Christmas markets – Christmas markets are a festive tradition that originated in the Late Middle Ages in the German-speaking regions of Europe. Initially winter markets for locals to stock up on supplies, they have evolved into grand celebrations with vendors selling Christmas-specific goods, food, and crafts, and featuring various forms of entertainment. Today, these markets not only boost local economies worldwide, but also serve as a platform for communities to come together, and for artisans to showcase their crafts, embodying the spirit of the holiday season.

Christmas Stockings

Christmas stockings – The tradition of Christmas stockings, believed to originate from the benevolence of Saint Nicholas, involves hanging stockings or similar items by the fireplace on Christmas Eve to be filled with small gifts. Over time, this practice has been adapted globally with unique cultural variations and the stockings, once everyday socks, have evolved into specialized, often personalized, decorations. Despite its evolution, the tradition maintains its initial spirit of generosity and care, symbolising the joy of gift-giving during the holiday season.

Christmas Angel on a tree
Christmas Angel

Christmas Tree

Christmas tree – The tradition of the Christmas tree dates back to the 16th century in Germany, where people would bring evergreen trees into their homes and decorate them with candles, apples, and other ornaments. Over time, the practice spread to other parts of the world and became a beloved symbol of Christmas, representing life, renewal, and the festive spirit of the holiday season.

Christmas Village

Christmas Village – The tradition of the Christmas village decoration, or putz, originates from European culture and involves creating miniature holiday-themed dioramas. These setups often contain a mix of secular and religious elements, ranging from buildings and figures to nativity scenes, all intricately arranged on mantels, tables, or special platforms. This cherished practice offers a unique, tangible way to connect with the festive spirit, historical roots, and religious aspects of the Christmas season.


Eggnog – Eggnog is a traditional Christmas drink with origins in medieval Europe that symbolises celebration, prosperity, and togetherness. Typically made with milk, cream, sugar, eggs, and spirits, it has modern and international variations to cater to a variety of tastes and dietary needs. Ensuring its safe preparation and enjoying its rich, comforting flavours during the festive season continue to make eggnog a cherished part of Christmas traditions worldwide.

Elf on the Shelf

Elf on the Shelf  – The Elf on the Shelf is a cherished Christmas tradition involving a scout elf sent by Santa Claus to monitor children’s behaviour. Each day, the elf observes the family and flies back to the North Pole each night to report to Santa, then chooses a new spot in the house to sit, creating a delightful daily game of hide-and-seek. This tradition fosters a sense of excitement and anticipation for Christmas, while promoting good behaviour among children.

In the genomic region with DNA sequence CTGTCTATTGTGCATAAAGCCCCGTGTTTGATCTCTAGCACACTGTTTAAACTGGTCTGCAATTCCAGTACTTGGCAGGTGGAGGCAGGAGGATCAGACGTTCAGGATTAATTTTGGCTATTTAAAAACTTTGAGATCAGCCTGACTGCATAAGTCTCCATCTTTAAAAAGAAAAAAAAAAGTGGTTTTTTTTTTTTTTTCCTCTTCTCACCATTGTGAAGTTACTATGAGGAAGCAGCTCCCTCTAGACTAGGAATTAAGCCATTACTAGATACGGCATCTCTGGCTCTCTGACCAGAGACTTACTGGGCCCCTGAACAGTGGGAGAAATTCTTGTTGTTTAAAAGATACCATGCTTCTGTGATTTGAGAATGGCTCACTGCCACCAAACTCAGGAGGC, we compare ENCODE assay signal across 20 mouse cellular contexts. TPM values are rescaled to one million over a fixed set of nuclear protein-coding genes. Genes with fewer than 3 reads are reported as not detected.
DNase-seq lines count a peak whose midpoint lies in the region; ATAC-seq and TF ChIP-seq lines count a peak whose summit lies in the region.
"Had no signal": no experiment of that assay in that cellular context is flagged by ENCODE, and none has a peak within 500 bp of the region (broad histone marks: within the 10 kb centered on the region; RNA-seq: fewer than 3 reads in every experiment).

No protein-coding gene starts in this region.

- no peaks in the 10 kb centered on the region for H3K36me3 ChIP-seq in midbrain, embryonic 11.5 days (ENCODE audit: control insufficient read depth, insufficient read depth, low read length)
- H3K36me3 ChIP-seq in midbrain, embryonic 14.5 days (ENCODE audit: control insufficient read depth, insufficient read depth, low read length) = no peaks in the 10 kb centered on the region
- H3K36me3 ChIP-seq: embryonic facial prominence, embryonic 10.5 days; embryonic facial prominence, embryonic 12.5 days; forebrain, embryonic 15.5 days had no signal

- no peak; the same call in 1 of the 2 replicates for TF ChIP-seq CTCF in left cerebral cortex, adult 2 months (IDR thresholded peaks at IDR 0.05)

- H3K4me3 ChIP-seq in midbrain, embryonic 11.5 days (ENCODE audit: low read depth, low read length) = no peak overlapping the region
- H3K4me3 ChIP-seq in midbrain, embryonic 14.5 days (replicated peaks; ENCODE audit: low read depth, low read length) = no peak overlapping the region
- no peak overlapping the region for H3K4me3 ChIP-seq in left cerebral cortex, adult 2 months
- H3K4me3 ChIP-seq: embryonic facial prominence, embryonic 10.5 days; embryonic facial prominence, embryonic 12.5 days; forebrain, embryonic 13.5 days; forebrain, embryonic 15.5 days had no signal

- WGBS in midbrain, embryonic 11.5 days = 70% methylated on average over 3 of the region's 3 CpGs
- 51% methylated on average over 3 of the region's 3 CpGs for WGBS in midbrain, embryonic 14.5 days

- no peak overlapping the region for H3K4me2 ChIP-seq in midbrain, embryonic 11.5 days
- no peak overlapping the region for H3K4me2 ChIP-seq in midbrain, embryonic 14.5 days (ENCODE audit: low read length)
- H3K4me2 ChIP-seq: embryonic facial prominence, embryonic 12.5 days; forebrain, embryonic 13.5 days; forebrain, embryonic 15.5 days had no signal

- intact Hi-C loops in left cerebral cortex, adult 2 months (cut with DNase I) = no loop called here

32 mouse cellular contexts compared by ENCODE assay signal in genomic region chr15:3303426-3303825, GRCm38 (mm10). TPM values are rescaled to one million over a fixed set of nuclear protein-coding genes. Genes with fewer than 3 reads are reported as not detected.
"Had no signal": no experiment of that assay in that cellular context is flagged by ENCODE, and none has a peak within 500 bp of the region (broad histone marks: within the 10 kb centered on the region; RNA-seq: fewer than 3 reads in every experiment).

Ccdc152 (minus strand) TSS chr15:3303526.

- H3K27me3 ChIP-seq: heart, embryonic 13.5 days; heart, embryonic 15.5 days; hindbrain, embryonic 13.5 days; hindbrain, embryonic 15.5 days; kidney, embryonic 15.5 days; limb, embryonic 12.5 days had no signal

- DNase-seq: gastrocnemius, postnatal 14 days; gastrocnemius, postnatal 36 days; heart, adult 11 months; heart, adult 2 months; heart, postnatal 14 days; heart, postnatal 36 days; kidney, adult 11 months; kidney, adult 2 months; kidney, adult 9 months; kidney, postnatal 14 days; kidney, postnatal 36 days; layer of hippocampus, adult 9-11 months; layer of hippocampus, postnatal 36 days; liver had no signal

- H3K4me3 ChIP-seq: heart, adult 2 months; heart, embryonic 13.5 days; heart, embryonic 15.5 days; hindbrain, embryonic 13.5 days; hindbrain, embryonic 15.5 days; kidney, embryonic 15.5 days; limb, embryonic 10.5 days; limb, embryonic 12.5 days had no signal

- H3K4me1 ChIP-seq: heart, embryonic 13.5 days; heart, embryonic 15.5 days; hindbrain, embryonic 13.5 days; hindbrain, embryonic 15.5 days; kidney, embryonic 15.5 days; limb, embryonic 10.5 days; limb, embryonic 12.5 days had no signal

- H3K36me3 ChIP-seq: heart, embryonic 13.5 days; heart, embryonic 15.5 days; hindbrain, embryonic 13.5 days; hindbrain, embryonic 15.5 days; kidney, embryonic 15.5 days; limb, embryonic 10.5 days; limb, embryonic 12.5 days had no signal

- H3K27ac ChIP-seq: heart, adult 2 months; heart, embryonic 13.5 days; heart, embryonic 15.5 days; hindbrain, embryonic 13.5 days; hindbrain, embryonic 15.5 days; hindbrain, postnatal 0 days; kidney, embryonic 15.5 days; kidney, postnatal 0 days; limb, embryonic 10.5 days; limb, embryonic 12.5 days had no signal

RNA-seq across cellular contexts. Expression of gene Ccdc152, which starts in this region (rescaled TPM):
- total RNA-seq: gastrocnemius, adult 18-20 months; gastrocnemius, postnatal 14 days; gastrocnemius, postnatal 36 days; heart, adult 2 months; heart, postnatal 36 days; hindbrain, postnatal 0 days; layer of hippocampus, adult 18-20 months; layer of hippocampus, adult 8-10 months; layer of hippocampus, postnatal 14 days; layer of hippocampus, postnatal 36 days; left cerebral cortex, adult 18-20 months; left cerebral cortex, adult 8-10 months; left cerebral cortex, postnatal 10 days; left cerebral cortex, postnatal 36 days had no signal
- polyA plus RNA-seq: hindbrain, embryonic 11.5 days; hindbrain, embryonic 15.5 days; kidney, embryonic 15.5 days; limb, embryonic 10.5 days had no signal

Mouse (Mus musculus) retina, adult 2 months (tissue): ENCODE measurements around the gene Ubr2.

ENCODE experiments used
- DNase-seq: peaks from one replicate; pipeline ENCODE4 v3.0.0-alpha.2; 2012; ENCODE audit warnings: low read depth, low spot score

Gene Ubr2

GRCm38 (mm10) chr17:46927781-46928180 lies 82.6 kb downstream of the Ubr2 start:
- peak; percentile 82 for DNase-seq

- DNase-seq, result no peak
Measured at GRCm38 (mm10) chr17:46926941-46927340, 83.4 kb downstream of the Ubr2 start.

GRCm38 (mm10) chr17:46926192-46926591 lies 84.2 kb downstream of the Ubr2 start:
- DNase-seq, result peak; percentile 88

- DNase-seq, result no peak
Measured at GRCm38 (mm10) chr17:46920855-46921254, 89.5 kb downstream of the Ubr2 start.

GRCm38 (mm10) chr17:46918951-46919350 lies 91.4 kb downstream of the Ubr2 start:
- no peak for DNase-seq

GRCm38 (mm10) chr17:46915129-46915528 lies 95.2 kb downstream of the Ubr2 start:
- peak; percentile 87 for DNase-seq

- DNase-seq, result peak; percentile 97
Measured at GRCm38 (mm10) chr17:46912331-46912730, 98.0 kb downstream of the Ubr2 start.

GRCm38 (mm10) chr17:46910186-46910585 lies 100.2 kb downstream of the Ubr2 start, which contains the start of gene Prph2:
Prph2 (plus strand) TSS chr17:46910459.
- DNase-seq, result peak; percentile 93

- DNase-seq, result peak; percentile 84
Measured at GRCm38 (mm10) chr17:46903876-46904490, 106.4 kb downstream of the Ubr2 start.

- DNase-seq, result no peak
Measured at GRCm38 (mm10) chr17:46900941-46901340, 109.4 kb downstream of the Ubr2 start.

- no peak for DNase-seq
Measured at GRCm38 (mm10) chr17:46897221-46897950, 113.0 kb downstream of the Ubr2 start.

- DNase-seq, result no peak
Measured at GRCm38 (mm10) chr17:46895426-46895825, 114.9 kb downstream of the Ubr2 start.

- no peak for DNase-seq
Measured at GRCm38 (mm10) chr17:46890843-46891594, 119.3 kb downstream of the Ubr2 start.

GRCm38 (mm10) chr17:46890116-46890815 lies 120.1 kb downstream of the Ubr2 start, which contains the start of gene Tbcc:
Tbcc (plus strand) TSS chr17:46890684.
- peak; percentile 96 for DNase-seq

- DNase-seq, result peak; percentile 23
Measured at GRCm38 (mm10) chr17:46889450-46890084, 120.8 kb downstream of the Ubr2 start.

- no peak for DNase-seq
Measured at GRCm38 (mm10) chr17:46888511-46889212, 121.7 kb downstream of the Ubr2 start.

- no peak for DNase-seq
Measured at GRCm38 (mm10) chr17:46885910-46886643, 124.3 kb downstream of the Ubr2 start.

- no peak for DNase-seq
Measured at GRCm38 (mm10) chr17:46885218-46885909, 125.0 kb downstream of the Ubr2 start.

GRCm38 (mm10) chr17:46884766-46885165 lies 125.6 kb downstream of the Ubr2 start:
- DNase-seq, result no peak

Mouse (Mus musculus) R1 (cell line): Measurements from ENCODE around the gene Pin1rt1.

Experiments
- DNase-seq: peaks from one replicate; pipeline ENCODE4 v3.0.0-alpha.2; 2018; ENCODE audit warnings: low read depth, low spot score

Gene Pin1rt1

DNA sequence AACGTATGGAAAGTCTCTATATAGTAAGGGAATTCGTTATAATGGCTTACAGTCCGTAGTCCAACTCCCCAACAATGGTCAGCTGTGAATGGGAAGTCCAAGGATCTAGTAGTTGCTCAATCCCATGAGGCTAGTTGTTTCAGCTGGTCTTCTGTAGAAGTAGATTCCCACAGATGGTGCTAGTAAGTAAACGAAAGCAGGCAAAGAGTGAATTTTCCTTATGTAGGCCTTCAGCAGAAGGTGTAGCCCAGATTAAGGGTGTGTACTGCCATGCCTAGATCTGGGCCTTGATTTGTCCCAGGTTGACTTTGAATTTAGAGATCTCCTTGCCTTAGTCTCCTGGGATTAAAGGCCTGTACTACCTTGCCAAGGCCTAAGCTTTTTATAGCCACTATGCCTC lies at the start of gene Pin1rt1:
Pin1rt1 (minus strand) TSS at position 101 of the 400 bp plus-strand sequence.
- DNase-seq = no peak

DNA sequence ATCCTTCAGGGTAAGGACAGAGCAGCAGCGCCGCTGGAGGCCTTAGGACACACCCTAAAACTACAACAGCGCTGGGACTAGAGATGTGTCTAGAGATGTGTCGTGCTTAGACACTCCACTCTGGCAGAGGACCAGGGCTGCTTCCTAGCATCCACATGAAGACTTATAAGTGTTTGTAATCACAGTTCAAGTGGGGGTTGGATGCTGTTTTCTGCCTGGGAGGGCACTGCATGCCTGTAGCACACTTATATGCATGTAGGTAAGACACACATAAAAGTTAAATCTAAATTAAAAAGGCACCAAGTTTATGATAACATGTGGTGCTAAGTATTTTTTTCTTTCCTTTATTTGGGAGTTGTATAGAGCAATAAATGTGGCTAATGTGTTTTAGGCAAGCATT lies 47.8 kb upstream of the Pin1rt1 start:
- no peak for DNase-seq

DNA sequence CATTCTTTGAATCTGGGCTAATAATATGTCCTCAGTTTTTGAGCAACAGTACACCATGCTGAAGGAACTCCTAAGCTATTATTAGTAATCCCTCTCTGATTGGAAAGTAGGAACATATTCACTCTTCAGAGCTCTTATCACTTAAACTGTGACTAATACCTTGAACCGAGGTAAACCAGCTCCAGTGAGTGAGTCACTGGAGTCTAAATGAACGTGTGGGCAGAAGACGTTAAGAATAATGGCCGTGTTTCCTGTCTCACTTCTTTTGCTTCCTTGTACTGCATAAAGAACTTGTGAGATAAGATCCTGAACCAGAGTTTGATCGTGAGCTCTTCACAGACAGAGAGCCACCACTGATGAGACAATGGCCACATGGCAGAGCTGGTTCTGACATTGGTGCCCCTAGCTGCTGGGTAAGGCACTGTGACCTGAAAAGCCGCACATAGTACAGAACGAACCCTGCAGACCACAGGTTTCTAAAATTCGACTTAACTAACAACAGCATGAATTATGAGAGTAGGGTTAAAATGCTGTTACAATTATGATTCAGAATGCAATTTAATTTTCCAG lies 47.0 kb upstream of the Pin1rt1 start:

Gift-giving – The tradition of Christmas gift-giving blends ancient pagan practices, Christian lore, and modern commercialism, with origins in the biblical story of the Three Wise Men and the Roman festival of Saturnalia. Over time, the custom evolved from a primarily social obligation to an expression of love and goodwill, becoming significantly commercialised in the 19th and 20th centuries. Despite varying global practices and commercial aspects, the essence of Christmas gift-giving remains a celebration of generosity and a manifestation of affection towards loved ones.

Gingerbread House

Gingerbread houses – Gingerbread houses is a tradition originating from 16th century Germany that have become an integral part of Christmas celebrations worldwide. This edible craft, bringing together family members in a fun, creative activity, symbolizes warmth, home, and togetherness during the holiday season. Embracing the magic of this tradition can add a special touch to your festive celebrations, embodying the sweetness and joy of Christmas.

Holly, Ivy, and Evergreen Plants

Holly, ivy, and evergreen plants – The tradition of using holly, ivy, and evergreen plants during Christmas dates back to ancient pagan rituals, symbolising eternal life and the resilience of nature through winter. These symbols were later incorporated into Christian celebrations, with holly representing the crown of thorns worn by Jesus and ivy signifying resurrection. Today, these plants continue to be a fundamental part of Christmas decorations globally, adding colour, life, and historical significance to the holiday season.

Jesse Trees

Jesse Tree – The Jesse Tree, rooted in biblical prophecy and medieval art, represents the genealogical line from Jesse, King David’s father, to Jesus Christ, symbolising the continuity of the Bible’s narrative. In modern Christmas celebrations, it serves as a devotional tool during Advent, with each ornament added daily representing a biblical story, aiding in understanding the anticipation of Advent and the story of salvation. Creating a Jesse Tree can be a rewarding family tradition, offering an engaging way to delve into biblical stories and the significance of the Christmas season.

Midnight Mass